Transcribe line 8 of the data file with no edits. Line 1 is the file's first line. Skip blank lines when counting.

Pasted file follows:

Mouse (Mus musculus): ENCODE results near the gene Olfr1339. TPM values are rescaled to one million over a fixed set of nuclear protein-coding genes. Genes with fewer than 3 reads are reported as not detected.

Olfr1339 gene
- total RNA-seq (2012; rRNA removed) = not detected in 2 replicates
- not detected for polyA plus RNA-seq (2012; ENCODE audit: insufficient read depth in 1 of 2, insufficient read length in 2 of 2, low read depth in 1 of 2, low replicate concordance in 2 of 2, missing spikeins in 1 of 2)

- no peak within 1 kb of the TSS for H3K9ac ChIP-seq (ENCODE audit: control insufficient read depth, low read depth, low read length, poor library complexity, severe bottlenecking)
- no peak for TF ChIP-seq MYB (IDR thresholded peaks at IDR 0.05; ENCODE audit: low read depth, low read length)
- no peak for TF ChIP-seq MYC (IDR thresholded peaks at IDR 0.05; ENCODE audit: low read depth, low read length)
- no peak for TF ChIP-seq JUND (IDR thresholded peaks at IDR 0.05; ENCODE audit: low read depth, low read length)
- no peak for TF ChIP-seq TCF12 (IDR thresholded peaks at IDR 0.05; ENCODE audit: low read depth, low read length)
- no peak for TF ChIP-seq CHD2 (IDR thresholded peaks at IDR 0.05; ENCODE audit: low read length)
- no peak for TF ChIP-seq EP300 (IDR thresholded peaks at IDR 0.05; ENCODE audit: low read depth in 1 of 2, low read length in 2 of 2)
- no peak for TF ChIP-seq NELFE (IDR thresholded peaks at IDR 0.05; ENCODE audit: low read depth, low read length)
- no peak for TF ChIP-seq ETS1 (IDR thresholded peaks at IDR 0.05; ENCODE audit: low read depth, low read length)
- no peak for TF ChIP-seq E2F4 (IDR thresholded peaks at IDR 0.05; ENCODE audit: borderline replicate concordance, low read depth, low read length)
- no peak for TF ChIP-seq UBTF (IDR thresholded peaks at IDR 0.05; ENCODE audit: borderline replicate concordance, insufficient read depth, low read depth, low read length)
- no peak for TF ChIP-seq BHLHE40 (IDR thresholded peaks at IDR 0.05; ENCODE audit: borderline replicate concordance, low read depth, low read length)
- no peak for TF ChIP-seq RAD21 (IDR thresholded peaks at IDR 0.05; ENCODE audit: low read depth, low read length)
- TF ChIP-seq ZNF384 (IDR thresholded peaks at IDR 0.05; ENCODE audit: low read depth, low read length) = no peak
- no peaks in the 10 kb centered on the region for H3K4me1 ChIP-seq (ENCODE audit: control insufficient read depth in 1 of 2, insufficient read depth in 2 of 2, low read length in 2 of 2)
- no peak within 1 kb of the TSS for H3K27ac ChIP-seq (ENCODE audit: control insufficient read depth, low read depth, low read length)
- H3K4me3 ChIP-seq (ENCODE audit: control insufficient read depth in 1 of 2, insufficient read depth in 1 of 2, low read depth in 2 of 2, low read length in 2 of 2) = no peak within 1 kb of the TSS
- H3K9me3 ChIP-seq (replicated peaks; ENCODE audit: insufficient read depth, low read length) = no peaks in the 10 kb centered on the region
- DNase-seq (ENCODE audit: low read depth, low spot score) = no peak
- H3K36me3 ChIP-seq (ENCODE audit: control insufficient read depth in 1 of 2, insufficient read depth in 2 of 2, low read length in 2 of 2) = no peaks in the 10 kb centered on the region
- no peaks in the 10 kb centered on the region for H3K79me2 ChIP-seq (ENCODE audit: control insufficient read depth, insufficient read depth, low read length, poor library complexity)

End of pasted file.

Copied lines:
- no peak for TF ChIP-seq JUND (IDR thresholded peaks at IDR 0.05; ENCODE audit: low read depth, low read length)